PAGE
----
On 15th September 2023, bulk carrier Pyxis Ocean arrived in Paranagua, Brazil, from Shanghai.

There’s nothing remarkable about this everyday occurrence, you may think.  However, the local paper reported it in more detail:

‘O navio cargueiro Pyxis Ocean, equipado com modernas velas mecânicas, atracou no Brasil na última sexta-feira, 15 de setembro, após concluir sua viagem inaugural desde Xangai, na China.’

‘The cargo ship Pyxis Ocean, equipped with modern mechanical sails, arrived in Brazil last Friday 15th September after concluding her inaugural voyage from Shanghai in China.’

In short, the Pyxis Ocean is the first ship to be equipped with ‘Wind Wings’, a device developed by British company BAR Technologies, a spin-off of Ben Ainslie Racing, which aims to put to commercial use the knowledge and skills used in the America’s Cup racing team.  It is anticipated that a similar vessel equipped with three Wind Wings would cut her carbon emissions by 30% or up to 50% if biofuel is used.

Put simply, Wind Wings are metal and fibre-glass sails. With shipping estimated to produce around 3% of global CO2 emissions, BAR Technologies’ CEO, John Cooper, predicts that by 2025 half the world’s new-built ships will be fitted with wind propulsion.  He would love to make them in the UK but these were made in China because of the high cost of imported steel in this country. The wings are folded down when the ship is in harbour and opened out when it is in open water.  Standing 37.5 metres tall, they use the same materials as are used in wind turbines, so they are built to last. And, as the 6-year-old Pyxis Ocean demonstrates, Wind Wings can also be retrofitted. As each wing saves 1.5 tonnes of fuel per day, a ship fitted with four Wind Wings would save 6 tonnes of fuel, amounting to 20 tonnes of CO2 emissions per day.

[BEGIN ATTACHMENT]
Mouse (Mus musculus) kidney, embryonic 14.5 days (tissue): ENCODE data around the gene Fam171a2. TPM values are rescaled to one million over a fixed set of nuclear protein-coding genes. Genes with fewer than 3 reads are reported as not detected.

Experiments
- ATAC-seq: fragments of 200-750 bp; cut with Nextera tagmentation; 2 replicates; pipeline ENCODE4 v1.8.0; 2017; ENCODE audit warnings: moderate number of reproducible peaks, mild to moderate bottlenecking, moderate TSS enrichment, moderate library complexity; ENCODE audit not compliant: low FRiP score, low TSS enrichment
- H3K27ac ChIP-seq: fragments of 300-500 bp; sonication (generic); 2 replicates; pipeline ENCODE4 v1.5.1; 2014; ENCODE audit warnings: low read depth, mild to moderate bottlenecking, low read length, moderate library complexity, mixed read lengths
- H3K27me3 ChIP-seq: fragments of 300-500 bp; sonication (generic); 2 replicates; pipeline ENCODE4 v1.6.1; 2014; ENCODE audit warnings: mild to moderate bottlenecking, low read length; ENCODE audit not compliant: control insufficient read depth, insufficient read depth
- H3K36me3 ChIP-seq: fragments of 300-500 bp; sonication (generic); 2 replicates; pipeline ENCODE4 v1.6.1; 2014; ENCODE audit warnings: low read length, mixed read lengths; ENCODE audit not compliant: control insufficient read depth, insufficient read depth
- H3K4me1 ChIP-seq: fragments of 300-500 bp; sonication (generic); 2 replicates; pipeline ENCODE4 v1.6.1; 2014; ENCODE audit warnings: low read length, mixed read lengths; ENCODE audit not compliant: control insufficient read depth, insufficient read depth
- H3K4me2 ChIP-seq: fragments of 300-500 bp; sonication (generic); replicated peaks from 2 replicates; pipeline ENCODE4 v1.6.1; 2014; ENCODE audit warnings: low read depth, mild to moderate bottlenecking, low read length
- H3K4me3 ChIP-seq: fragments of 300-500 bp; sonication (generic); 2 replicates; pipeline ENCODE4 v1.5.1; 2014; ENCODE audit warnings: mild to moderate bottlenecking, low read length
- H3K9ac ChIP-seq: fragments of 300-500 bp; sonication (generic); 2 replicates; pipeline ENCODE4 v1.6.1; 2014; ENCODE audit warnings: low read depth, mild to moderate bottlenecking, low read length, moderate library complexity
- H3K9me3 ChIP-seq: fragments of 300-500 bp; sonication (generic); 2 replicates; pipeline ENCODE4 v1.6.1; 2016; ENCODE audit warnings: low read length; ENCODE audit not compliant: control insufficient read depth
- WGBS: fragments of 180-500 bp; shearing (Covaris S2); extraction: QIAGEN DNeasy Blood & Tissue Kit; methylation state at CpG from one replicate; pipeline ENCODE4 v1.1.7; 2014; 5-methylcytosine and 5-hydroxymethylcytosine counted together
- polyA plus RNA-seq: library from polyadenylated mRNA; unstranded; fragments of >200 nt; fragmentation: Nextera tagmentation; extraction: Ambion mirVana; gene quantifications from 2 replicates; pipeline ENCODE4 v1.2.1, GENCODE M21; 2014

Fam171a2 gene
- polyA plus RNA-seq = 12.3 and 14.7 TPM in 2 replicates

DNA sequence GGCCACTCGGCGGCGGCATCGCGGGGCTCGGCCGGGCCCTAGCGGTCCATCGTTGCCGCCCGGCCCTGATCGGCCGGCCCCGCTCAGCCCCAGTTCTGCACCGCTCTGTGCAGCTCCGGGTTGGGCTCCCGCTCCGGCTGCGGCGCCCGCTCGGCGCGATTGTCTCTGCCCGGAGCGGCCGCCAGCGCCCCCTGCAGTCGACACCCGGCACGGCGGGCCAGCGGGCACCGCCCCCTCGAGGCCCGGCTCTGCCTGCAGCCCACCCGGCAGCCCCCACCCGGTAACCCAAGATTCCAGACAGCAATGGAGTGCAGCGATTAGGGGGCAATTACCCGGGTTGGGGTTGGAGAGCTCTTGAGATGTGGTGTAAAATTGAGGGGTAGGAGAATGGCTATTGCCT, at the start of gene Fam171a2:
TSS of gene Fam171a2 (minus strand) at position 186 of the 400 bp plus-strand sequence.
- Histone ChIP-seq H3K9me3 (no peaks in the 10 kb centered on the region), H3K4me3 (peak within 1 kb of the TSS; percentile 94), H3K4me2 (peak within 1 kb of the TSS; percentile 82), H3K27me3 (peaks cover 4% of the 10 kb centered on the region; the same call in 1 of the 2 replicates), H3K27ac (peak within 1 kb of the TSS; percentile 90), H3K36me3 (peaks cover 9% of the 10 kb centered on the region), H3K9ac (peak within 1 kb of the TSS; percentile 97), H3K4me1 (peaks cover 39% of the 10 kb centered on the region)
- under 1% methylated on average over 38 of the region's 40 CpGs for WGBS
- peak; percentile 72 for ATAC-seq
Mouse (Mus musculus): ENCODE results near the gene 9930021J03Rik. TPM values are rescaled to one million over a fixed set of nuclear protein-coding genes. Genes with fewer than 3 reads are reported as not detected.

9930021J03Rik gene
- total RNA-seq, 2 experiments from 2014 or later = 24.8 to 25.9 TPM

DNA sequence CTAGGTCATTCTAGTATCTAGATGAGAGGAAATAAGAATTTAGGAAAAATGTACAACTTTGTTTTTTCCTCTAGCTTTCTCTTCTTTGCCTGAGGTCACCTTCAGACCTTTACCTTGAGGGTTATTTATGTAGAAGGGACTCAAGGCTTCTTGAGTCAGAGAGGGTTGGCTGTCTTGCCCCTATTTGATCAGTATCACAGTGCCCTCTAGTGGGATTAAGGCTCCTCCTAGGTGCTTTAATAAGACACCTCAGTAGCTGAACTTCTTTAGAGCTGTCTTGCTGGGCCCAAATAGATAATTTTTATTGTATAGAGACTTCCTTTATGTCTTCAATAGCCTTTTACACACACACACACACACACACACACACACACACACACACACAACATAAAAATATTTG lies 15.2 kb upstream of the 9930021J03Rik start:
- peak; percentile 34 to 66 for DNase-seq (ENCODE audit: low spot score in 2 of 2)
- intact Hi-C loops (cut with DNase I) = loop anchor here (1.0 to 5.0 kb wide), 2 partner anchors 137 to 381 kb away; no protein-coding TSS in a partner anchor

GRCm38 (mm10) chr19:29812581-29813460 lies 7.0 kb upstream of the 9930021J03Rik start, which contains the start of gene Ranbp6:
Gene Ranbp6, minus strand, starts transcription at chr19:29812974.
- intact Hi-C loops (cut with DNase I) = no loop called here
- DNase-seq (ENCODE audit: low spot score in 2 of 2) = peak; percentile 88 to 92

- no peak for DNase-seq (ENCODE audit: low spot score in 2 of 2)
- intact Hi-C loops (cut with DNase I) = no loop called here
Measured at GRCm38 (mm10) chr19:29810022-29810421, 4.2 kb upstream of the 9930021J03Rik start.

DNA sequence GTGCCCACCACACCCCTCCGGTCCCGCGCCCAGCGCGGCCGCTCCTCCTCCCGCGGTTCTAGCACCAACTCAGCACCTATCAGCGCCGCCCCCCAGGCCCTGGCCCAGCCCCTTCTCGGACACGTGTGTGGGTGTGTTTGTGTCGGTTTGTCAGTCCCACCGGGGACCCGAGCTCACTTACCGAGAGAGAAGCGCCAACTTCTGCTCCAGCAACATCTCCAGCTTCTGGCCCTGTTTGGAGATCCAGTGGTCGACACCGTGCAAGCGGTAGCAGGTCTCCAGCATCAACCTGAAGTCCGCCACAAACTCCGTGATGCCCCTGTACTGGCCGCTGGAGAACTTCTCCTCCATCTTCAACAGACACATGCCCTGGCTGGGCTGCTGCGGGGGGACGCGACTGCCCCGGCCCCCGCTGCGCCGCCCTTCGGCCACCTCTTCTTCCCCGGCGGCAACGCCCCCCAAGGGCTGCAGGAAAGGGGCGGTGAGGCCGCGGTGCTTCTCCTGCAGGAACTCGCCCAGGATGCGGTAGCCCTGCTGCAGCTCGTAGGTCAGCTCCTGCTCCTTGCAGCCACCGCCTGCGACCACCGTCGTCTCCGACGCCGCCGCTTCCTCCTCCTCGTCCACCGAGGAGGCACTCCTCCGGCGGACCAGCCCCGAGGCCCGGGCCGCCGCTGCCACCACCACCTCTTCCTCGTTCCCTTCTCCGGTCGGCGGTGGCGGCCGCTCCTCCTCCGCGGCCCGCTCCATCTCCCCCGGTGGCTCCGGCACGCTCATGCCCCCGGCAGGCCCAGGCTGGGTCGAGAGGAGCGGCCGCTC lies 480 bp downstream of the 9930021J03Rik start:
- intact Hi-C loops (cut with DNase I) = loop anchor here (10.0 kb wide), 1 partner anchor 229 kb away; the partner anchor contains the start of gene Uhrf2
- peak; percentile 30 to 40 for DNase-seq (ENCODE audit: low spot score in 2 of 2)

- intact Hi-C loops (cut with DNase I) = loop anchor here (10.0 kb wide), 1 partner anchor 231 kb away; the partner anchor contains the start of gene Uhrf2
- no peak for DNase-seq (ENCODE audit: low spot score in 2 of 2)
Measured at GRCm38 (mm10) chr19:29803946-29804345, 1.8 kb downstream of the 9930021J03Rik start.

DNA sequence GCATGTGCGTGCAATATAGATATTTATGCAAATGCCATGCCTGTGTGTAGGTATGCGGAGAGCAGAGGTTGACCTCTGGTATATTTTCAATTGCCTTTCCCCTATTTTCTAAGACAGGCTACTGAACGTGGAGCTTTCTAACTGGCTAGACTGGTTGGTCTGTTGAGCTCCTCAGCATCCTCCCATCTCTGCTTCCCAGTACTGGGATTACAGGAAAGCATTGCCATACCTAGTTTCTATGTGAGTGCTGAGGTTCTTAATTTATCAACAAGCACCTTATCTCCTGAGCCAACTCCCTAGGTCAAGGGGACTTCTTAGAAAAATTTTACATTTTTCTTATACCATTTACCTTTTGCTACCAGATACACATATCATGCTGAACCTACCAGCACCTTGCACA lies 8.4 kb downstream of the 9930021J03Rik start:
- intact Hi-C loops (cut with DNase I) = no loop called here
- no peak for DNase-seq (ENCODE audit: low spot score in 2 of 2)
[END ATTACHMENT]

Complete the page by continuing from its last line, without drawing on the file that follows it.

There is a ‘Back to the Future’ aspect in this; because Wind Wings use air propulsion, routes will be changed to include the old Trade Wind routes used by sailing ships of the past like the tea clippers that brought us our tea from China.  But this does not necessarily mean that they will take longer; travelling via Singapore, the Pyxis Ocean completed the Singapore to Brazil section of the journey in just over 4 weeks, nearly two weeks less than expected.

Owned by Mitsubishi Corporation, the Pyxis Ocean was chartered by Cargill Ocean Transportation.  Cargill’s President, Jan Dieleman said that the industry was ‘on a journey to decarbonise.’ Indeed, in July 2023 it pledged to reduce the estimated 837 million tonnes of CO2 it produces each year to zero by 2050, albeit with no clearly defined pathway.  But experts say that wind power is a promising area to explore. ‘There is no silver bullet’, says Dieleman, ‘but this technology demonstrates how fast things are changing.’

Pyxis Ocean’s port of arrival, Paranagua is recognised for its infrastructure and capacity for innovation and is part of the state-owned company ‘Portos de Paraná’ a signatory of the UN Global Compact.  It attracts vessels that align with efforts to reduce greenhouse gas emissions and will represent the global port sector at COP 28 in Dubai later this month.

Pyxis Ocean is a dry cargo vessel that carries grain – up to 81,000 tonnes of it – but sadly, Wind Wings are not suitable for all cargo ships.  Those with containers piled high on their decks, for example, would find it difficult to lower the sails in port and the wings could interfere with the unloading of the containers.  But Cargill have ordered five more of their ships to be fitted with them and this is at the very least one way to help the shipping industry to achieve net zero.

Responsive Menu
Add more content here...